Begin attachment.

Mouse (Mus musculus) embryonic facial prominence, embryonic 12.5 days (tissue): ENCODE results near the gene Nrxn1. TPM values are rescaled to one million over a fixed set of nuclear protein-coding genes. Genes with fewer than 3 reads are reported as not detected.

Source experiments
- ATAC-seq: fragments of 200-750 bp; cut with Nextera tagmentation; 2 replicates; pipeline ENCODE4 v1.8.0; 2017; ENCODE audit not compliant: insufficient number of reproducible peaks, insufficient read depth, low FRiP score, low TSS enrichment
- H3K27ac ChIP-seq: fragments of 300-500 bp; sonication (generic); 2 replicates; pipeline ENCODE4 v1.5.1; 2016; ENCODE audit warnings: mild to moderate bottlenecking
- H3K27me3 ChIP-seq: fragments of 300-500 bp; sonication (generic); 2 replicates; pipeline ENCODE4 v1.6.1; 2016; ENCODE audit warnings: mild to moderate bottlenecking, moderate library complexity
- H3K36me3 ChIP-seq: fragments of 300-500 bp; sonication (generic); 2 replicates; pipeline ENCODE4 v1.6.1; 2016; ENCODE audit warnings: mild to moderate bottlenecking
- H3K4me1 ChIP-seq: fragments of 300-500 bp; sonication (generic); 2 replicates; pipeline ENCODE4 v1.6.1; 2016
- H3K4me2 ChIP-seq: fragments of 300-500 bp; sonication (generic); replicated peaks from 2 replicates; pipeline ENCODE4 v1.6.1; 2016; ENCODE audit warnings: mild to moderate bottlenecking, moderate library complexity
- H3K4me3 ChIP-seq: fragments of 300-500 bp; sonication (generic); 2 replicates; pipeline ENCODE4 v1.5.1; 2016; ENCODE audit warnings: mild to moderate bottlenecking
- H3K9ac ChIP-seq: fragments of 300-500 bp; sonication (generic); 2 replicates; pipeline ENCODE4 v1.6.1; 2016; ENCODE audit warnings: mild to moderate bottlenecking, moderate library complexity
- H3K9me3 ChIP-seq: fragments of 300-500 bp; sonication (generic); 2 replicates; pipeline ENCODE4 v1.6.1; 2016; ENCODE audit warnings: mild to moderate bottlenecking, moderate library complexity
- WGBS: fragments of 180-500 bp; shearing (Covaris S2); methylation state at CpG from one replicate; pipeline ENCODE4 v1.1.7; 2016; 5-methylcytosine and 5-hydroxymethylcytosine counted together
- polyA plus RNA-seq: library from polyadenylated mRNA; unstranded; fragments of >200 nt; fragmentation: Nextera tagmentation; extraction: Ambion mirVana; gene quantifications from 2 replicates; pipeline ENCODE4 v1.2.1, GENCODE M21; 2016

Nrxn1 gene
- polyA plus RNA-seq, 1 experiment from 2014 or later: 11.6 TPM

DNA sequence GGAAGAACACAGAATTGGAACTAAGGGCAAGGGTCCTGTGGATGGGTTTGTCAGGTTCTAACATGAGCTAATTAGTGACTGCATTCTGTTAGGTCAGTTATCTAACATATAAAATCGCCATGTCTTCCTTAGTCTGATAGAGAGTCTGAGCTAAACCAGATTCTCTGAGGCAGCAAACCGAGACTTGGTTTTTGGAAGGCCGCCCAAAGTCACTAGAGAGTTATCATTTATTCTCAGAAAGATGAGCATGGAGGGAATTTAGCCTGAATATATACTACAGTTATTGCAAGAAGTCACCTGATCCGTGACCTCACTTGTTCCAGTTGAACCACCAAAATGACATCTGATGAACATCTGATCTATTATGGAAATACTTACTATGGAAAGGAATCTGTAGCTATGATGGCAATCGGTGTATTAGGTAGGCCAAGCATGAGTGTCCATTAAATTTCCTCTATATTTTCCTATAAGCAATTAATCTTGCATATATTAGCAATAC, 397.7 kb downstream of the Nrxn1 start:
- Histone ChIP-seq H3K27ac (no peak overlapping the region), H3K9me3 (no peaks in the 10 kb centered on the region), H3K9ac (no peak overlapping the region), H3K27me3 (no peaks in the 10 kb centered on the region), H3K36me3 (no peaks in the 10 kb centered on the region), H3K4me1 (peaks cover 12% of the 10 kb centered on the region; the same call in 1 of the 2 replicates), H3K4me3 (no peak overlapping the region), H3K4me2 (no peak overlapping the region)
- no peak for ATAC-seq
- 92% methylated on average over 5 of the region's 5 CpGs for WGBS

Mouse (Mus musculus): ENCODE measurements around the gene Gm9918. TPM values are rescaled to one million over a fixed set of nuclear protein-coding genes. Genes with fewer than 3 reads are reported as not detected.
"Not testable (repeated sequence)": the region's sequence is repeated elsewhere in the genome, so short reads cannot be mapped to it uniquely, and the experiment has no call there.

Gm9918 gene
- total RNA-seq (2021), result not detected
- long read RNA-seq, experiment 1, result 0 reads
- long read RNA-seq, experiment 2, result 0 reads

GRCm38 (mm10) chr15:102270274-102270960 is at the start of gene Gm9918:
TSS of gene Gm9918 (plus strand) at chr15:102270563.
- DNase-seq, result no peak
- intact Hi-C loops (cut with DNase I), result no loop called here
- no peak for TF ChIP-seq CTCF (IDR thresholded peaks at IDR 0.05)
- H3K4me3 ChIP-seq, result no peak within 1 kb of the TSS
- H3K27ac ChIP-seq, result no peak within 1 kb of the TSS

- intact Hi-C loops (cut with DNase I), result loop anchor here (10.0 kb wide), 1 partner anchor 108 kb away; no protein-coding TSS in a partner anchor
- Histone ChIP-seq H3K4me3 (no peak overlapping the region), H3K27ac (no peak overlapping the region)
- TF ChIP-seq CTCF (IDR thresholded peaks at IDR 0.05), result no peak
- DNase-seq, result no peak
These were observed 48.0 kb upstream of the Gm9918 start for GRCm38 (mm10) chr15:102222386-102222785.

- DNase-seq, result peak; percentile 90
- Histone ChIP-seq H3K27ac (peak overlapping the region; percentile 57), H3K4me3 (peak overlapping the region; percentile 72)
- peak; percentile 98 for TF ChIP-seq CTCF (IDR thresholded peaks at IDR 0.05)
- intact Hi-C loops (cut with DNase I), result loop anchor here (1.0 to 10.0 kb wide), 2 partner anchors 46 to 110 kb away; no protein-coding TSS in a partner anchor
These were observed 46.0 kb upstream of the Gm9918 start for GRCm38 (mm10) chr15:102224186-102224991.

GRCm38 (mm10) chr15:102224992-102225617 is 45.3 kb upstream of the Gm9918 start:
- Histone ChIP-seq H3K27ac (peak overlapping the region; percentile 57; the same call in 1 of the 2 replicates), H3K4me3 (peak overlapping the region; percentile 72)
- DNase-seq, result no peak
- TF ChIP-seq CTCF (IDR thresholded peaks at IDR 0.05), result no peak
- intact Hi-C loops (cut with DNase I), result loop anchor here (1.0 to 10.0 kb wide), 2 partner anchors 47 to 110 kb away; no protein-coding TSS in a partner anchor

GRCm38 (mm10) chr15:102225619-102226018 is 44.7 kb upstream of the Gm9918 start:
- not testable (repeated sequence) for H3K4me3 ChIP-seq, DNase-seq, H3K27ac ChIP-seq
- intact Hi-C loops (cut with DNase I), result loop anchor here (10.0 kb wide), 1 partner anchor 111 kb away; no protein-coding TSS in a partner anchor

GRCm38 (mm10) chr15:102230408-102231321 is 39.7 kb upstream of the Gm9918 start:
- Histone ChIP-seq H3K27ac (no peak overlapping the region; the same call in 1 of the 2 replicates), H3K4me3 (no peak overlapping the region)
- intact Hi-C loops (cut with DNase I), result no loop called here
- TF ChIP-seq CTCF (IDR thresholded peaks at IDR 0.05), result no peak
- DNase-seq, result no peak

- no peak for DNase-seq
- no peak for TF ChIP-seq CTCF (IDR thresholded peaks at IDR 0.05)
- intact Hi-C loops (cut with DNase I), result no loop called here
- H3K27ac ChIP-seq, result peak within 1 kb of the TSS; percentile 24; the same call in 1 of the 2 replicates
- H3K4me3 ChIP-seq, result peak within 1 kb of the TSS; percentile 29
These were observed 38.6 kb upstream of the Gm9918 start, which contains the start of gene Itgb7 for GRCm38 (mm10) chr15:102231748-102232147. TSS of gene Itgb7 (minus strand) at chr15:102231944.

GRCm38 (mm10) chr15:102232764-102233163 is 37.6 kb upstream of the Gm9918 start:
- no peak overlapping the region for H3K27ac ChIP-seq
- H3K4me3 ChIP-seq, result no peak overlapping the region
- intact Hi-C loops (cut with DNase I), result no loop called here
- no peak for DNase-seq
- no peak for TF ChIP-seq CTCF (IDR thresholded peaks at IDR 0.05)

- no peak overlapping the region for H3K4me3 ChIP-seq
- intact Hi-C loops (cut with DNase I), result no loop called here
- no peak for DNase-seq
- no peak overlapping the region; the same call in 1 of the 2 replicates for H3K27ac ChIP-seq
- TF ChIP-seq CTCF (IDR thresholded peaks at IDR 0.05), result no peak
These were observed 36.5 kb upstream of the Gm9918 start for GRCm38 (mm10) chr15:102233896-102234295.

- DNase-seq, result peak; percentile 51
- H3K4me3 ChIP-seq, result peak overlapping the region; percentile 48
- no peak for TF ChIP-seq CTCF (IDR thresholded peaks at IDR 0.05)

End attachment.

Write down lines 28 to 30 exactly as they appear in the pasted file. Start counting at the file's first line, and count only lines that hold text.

- DNase-seq, result no peak
- intact Hi-C loops (cut with DNase I), result no loop called here
- no peak for TF ChIP-seq CTCF (IDR thresholded peaks at IDR 0.05)